My parents are both from Canada, but I was born in Japan because my parents were working there. I lived in japan for the first 10 years of my life. Even though my parents were originally from Canada, the transition back was tough. When we moved back to Canada, it was a return to a previous country for them, but for me it was a foreign nation because I had lived my whole life in Japan. I came to Canada in grade six, and I noticed that the popular culture, TV shows and societal conventions were completely different. Often, I had no idea what other kids are talking about. Even though I spoke perfect English, it took me several years to feel like I’m really at home.
I was born in a different country like many of us here today, but when I go pass the American border I do not even get half a question or a slight suspicion that other citizens receive because of the way they look. I am here today to demonstrate that we are one. Of course we are all different in our own ways, but we all deserve to be treated equally, fairly, and with kindness. Particularly, I’m here today because I’m one of the Minsters of United Church, and our church has a very good friendship with the Muslim association. We are here to support our Muslim friends, to be in solidarity with them and to stand with them in demonstrating peacefully for the unfairness and inhumanity of the rules that the new administration in the USA is trying to enact. I’m still shocked and mystified about how Trump’s presidency even happened in the first place. I am aware that there is a deep division particularly in the USA, and in less obvious ways in Canadian society too. I believe that we need to be intentional when working to bridge the gaps and differences between people. Trump’s presidency is an opportunity for us to re-examine ourselves. Not too long ago, in this area in Vancouver, Canadians enacted the same kind of racist bans on hundreds of people from China and India, and I see a direct parallel between what the USA administration is doing now and what Canada did not that long ago.
The force of fear, hatred, and ignorance that led to the ugly incident in our history is still here and is playing a part in what is happening now. Thus, we need to work hard together to meet the challenge and to struggle against it. The travel ban on Muslims is absolutely appalling, inhumane, and unconstitutional. It goes against everything I know about the political and human tradition of the USA as well as Canada. I hope it will get lifted, but more importantly, I hope we can keep struggling against the racist idea and the tremendous ignorance that it stemmed from. Ignorance has led people to think that banning people from a particular race, religion or country would make them safer, but it’s exactly the opposite. When we exclude people, when we take away their voices and their rights, we actually create more hatred and harm and jeopardize our society even more.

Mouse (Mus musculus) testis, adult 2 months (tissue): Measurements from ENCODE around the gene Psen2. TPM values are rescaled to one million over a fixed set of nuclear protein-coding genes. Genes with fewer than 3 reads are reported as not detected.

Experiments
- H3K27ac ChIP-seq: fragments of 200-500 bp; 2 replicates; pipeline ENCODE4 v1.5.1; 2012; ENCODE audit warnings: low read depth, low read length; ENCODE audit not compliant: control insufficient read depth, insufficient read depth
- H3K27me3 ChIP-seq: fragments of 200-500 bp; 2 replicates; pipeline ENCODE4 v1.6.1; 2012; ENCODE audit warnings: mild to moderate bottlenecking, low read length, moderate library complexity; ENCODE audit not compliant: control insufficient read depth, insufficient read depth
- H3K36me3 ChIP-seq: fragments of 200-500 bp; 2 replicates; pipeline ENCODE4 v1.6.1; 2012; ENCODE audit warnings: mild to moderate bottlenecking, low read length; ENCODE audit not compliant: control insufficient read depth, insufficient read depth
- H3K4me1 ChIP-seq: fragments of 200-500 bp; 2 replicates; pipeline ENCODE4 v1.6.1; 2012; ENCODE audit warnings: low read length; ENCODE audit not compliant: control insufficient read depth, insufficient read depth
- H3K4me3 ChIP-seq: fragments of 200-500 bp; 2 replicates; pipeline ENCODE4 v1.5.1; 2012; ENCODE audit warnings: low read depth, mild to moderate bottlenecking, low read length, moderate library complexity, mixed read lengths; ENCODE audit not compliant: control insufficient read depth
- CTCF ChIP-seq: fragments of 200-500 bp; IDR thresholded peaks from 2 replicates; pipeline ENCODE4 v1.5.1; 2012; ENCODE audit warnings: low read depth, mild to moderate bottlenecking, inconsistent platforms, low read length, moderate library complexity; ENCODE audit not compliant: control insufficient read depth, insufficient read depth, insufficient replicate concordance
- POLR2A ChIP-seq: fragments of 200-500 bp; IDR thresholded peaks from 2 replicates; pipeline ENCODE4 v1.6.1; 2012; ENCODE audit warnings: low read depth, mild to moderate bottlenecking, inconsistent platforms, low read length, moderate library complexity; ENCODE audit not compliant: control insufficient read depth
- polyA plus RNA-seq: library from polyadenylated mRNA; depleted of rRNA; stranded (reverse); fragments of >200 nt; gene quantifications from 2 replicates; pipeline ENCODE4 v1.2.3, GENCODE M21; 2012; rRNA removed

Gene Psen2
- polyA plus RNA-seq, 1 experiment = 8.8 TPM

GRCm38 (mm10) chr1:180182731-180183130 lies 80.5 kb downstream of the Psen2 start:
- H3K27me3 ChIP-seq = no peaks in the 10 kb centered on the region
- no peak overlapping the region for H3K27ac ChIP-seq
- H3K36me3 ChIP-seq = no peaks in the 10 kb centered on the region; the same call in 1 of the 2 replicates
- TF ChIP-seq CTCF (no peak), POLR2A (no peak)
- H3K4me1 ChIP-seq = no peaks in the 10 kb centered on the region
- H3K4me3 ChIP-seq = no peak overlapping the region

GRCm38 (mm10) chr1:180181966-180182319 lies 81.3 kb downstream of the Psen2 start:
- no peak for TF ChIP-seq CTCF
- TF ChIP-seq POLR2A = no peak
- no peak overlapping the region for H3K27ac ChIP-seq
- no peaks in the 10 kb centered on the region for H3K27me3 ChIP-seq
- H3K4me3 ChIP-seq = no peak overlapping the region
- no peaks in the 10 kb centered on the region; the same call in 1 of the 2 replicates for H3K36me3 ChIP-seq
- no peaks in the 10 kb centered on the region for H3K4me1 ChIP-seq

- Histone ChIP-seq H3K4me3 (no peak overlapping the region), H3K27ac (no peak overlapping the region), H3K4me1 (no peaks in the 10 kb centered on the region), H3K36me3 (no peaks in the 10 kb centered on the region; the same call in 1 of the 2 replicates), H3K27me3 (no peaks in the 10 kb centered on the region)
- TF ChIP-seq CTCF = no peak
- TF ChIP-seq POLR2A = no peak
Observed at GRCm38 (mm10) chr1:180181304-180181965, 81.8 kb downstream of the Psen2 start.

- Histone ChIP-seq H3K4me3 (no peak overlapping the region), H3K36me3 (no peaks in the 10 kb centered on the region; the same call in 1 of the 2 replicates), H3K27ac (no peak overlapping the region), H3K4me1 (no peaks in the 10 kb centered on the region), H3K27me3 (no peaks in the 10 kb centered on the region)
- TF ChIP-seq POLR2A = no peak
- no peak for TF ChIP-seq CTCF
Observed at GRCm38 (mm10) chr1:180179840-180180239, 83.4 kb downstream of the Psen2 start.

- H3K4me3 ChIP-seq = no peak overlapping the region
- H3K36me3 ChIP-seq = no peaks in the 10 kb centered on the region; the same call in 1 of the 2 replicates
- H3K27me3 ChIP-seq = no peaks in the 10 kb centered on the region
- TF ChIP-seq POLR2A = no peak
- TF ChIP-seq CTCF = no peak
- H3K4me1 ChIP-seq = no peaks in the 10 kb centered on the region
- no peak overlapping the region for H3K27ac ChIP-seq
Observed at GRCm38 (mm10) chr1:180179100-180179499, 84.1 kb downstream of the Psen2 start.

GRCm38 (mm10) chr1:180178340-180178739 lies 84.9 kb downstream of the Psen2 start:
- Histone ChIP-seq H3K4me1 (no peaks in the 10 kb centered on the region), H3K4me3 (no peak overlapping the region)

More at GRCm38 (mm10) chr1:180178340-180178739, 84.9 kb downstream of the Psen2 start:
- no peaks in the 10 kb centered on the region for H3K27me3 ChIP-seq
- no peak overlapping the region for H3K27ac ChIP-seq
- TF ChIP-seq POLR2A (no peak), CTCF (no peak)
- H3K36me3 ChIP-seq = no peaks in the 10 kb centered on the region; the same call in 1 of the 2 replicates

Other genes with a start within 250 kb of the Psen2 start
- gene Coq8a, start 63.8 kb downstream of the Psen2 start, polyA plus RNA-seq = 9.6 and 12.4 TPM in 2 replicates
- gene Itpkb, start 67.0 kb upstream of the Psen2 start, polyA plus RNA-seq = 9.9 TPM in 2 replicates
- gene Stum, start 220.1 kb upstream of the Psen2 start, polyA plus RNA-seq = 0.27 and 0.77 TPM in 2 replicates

The stories of our church and the Muslim community in South Surrey is a great example of a very simple act that helped to create a harmonious society. In response to the Paris attack and the rise of Islamophobia last year, our church decided to get to know our Muslim friends better by inviting them to our church to help us learn more about Islam or their culture. They came gladly and lots of people from the community came. That was the beginning of a friendly relationship. Now our church and the Muslim association has sponsored a refugee family from Syria. We have become good friends with them; we’ve ate lots of meals together and gathered together in various events. It’s not just about having a nice acquiescence, it’s about making a real friendship. That is my vision for our future society. I hope we will work harder at bridging the gaps of race, religion, and sexual orientation and gender identity in order to really celebrate our diverse and beautiful human race together.